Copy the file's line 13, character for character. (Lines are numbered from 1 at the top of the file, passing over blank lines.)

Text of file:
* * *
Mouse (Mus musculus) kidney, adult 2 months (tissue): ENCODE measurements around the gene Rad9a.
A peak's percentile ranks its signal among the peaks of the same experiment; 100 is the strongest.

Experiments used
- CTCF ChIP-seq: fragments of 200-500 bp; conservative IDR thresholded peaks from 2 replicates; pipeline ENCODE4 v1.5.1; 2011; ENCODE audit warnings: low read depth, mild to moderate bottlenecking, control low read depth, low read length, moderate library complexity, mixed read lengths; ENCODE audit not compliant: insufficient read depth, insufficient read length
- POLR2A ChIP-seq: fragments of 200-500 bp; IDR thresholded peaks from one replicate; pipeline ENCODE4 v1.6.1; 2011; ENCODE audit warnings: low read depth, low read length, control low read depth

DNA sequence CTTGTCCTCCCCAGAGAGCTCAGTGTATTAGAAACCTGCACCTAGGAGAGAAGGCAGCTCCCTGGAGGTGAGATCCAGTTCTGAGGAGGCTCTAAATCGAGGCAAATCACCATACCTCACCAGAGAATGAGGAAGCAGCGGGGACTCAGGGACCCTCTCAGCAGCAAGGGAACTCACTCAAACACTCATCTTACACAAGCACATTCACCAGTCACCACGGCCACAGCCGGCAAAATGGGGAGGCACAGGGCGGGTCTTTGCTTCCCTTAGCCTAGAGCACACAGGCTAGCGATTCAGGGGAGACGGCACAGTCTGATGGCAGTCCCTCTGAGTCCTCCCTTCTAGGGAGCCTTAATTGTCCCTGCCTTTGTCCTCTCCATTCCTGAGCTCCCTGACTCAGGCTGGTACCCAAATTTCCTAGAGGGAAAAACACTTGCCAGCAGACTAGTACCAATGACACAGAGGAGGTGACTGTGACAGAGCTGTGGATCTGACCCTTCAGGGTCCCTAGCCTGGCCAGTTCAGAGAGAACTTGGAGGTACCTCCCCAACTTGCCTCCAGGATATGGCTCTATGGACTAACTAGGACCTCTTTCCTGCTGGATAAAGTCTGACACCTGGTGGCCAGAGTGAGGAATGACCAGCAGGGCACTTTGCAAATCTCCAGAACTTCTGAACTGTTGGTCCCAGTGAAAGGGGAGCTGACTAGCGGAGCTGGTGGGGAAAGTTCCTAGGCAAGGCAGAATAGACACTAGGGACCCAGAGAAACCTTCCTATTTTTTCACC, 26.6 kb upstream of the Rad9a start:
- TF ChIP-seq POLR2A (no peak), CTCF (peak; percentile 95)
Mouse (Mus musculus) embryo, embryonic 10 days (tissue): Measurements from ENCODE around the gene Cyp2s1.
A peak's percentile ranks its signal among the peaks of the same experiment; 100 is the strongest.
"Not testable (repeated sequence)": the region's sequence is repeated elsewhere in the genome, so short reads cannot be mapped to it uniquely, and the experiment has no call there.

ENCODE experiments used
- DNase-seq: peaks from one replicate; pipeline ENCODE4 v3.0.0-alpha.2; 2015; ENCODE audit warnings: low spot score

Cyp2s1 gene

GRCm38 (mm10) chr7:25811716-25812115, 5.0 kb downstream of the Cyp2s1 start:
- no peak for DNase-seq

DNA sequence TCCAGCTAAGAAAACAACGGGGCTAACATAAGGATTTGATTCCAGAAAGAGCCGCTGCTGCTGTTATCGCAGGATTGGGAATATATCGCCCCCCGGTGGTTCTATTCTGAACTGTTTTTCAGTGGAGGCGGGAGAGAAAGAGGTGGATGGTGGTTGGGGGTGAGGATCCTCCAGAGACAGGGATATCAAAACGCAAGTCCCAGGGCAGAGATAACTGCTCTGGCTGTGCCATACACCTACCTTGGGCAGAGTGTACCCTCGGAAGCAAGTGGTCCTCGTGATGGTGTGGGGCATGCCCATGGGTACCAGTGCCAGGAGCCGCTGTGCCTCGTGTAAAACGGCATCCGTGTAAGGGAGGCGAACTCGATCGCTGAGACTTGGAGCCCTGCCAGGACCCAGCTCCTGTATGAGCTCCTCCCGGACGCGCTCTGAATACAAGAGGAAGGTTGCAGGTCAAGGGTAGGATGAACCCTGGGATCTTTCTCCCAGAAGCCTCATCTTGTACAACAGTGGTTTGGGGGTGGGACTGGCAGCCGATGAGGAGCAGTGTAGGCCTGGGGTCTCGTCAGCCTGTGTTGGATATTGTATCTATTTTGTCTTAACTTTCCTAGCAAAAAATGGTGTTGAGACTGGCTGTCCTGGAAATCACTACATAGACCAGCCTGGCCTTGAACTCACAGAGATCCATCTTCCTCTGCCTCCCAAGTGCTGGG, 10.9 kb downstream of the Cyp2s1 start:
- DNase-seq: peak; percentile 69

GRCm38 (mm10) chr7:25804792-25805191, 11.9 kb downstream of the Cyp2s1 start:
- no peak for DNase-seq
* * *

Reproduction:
Cyp2s1 gene